Are you a small business owner who eyes the contracts that large companies bid on with envy because you do not believe your firm can effectively compete? Do you think your small business can only cater to other small businesses? Although providers of services like tailoring, accounting, consulting, or security immediately come to mind, this question is also relevant to businesses that provide goods.
Farmers who supply produce to supermarket chains could be an example. If you are a small business owner in the category that avoids competing with large companies, you will be interested to learn of Mac Consultants, a Botswana-based five person accounting firm that successfully competes for large contracts against big names like Price Waterhouse Coopers and Grant Thornton.
Below, are a few areas where Mac and other small firms repeatedly outperform their large firm competitors.
A small firm’s customer is one customer among a few customers. In contrast, the customer of a large firm is one customer among many. Small firms - with fewer if any hierarchical ranks - find it easier to provide their clients with greatly appreciated one-to-one senior level attention. Additionally, smaller firms are better able to build personal relationships with their customers and effectively meet their customers’ specific wants and needs.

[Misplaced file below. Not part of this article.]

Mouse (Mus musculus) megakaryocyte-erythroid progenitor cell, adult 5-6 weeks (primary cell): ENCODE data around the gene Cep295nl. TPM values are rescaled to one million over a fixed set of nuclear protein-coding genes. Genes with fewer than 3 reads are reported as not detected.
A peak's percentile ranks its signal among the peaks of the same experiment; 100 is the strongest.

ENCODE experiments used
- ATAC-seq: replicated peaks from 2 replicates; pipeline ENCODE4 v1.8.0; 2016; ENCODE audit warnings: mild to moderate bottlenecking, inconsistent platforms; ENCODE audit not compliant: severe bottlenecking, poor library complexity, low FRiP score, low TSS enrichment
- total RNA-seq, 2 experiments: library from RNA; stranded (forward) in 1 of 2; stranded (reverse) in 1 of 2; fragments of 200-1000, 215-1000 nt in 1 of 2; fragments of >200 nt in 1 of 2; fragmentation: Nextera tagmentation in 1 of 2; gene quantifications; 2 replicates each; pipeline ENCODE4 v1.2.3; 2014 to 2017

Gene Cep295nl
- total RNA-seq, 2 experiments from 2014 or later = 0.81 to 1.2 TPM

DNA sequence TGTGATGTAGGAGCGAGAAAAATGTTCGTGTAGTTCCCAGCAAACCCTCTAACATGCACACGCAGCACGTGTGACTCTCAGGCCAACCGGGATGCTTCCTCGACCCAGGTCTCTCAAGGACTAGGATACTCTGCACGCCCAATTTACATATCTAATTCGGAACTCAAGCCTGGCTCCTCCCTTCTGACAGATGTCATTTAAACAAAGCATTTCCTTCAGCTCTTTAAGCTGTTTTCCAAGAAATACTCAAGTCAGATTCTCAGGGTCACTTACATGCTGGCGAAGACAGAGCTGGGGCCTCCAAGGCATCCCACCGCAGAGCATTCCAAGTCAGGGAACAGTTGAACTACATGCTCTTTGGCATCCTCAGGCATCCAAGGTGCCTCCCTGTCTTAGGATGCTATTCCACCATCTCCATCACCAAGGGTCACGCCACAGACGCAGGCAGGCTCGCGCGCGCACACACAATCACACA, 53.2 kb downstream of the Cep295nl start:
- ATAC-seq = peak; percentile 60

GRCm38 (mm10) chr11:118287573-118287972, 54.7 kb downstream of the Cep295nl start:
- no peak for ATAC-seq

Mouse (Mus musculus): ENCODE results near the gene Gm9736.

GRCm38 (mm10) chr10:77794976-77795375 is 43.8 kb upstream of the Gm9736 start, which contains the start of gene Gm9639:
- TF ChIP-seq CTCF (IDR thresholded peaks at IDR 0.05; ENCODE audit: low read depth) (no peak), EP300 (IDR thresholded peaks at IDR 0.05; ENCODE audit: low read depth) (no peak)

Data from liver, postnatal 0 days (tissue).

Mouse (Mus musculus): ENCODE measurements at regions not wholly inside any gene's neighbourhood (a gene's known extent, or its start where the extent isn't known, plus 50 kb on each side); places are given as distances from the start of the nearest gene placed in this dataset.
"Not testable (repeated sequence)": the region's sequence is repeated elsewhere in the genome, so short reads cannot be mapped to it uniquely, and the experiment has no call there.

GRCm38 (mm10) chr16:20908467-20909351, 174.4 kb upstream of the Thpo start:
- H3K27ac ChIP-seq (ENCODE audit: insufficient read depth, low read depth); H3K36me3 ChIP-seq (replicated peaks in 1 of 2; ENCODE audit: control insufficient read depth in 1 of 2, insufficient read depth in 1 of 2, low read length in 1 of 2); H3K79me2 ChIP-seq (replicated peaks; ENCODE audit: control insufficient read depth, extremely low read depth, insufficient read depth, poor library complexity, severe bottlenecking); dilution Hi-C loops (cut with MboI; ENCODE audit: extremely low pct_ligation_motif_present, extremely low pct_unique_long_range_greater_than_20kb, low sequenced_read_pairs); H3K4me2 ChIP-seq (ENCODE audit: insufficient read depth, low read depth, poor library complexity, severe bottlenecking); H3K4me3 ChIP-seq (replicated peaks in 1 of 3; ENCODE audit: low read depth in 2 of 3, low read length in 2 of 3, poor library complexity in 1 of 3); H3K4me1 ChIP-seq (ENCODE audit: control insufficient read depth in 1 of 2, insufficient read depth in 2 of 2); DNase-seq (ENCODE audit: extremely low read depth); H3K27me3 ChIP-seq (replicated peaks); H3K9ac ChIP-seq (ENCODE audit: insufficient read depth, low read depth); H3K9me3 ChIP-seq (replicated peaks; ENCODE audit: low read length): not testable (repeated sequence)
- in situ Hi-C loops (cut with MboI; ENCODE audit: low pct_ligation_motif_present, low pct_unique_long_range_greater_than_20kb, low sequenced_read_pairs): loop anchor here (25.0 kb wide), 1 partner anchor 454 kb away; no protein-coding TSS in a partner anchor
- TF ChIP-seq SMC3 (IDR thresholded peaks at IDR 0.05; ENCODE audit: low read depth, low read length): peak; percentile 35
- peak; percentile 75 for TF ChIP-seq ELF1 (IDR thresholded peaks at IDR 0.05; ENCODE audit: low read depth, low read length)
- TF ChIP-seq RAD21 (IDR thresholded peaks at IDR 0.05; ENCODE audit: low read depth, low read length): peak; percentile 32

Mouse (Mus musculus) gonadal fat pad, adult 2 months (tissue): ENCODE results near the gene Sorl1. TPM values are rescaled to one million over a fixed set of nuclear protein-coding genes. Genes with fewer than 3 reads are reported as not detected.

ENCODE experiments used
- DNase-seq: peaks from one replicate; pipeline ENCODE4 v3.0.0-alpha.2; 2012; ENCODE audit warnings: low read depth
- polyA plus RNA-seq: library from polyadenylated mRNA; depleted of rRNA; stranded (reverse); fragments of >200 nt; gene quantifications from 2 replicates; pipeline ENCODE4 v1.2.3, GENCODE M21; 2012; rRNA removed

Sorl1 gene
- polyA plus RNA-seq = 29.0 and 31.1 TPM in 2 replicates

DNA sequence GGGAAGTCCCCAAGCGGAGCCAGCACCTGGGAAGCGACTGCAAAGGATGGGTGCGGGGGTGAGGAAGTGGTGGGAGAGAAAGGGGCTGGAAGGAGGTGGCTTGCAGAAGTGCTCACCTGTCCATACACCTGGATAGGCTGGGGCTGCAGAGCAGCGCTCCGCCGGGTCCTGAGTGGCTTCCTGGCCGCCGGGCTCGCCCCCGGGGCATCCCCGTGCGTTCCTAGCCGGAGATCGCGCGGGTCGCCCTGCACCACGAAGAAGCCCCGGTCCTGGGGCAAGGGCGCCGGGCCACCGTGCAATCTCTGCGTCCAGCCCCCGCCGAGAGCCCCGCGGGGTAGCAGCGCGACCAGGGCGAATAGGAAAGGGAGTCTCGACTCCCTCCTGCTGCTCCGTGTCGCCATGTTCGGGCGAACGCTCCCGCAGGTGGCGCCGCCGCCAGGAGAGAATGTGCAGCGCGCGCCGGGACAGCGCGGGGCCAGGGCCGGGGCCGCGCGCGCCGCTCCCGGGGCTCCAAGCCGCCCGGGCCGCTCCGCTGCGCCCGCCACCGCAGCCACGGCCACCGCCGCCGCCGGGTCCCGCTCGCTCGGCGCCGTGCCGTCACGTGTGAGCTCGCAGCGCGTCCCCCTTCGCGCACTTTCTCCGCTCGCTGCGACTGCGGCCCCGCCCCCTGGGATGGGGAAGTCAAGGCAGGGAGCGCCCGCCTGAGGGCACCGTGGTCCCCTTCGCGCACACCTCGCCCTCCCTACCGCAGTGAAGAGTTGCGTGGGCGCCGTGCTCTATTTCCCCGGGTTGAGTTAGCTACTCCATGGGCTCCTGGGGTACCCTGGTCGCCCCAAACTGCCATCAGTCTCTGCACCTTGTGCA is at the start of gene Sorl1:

Speed of response
The decision making process in a small firm is much simpler than it is in a large firm. Because there are fewer administrative layers to get through in a small firm, a customer will obtain a response to their query or issue much faster than they would with a large firm. The longer list of customers that larger companies serve will lengthen the speed with which they can attend to a customer issue, especially if that particular customer is a relatively small account.
Smaller firms tend to be more flexible in providing customer responses or solutions. Rather than offer “one-size-fits-all” solutions, smaller companies are more willing and able to tailor their solutions to meet a customer’s specific needs.
With a much lower headcount than a large company along with smaller offices and lower bills to pay, small firms end up having lower overhead costs than larger firms. This typically allows the smaller firms to offer quality services for a much lower price than a larger company would be able to.
If the above are attributes that your current or potential customers find valuable – and I am pretty sure that they are - make 2014 the year in which you begin competing for the same jobs that the larger consulting firms do. Naturally all the above assumes that you are: a) confident about the quality of your small firm’s services and b) sure that you can deliver them as and when your customer needs them.